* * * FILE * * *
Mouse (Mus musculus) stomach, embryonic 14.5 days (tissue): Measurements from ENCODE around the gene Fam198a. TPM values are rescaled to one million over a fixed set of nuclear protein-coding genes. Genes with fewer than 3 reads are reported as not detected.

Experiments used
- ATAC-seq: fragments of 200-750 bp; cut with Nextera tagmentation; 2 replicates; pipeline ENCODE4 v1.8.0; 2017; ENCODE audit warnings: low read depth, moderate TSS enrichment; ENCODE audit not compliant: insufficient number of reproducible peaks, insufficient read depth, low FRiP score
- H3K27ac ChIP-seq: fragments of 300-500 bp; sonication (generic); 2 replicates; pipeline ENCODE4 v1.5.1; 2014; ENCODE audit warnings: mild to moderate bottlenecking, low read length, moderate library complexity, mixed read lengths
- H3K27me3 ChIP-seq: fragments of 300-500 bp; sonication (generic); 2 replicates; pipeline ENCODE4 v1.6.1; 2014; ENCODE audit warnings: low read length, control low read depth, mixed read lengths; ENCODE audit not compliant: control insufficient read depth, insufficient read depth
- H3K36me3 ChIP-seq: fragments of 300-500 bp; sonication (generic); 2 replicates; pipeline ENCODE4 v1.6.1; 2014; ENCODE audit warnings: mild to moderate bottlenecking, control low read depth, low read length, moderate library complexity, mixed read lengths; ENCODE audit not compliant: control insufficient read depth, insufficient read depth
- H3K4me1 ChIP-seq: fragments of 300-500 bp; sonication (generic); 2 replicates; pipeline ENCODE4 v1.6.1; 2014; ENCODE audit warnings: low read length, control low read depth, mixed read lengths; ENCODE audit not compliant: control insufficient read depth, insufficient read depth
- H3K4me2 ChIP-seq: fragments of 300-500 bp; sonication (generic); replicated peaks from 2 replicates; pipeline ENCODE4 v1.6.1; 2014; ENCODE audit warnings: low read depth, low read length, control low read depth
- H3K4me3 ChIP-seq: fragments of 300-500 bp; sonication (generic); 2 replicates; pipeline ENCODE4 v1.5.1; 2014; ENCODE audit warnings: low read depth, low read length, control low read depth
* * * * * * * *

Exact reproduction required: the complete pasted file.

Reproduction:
Mouse (Mus musculus) stomach, embryonic 14.5 days (tissue): Measurements from ENCODE around the gene Fam198a. TPM values are rescaled to one million over a fixed set of nuclear protein-coding genes. Genes with fewer than 3 reads are reported as not detected.

Experiments used
- ATAC-seq: fragments of 200-750 bp; cut with Nextera tagmentation; 2 replicates; pipeline ENCODE4 v1.8.0; 2017; ENCODE audit warnings: low read depth, moderate TSS enrichment; ENCODE audit not compliant: insufficient number of reproducible peaks, insufficient read depth, low FRiP score
- H3K27ac ChIP-seq: fragments of 300-500 bp; sonication (generic); 2 replicates; pipeline ENCODE4 v1.5.1; 2014; ENCODE audit warnings: mild to moderate bottlenecking, low read length, moderate library complexity, mixed read lengths
- H3K27me3 ChIP-seq: fragments of 300-500 bp; sonication (generic); 2 replicates; pipeline ENCODE4 v1.6.1; 2014; ENCODE audit warnings: low read length, control low read depth, mixed read lengths; ENCODE audit not compliant: control insufficient read depth, insufficient read depth
- H3K36me3 ChIP-seq: fragments of 300-500 bp; sonication (generic); 2 replicates; pipeline ENCODE4 v1.6.1; 2014; ENCODE audit warnings: mild to moderate bottlenecking, control low read depth, low read length, moderate library complexity, mixed read lengths; ENCODE audit not compliant: control insufficient read depth, insufficient read depth
- H3K4me1 ChIP-seq: fragments of 300-500 bp; sonication (generic); 2 replicates; pipeline ENCODE4 v1.6.1; 2014; ENCODE audit warnings: low read length, control low read depth, mixed read lengths; ENCODE audit not compliant: control insufficient read depth, insufficient read depth
- H3K4me2 ChIP-seq: fragments of 300-500 bp; sonication (generic); replicated peaks from 2 replicates; pipeline ENCODE4 v1.6.1; 2014; ENCODE audit warnings: low read depth, low read length, control low read depth
- H3K4me3 ChIP-seq: fragments of 300-500 bp; sonication (generic); 2 replicates; pipeline ENCODE4 v1.5.1; 2014; ENCODE audit warnings: low read depth, low read length, control low read depth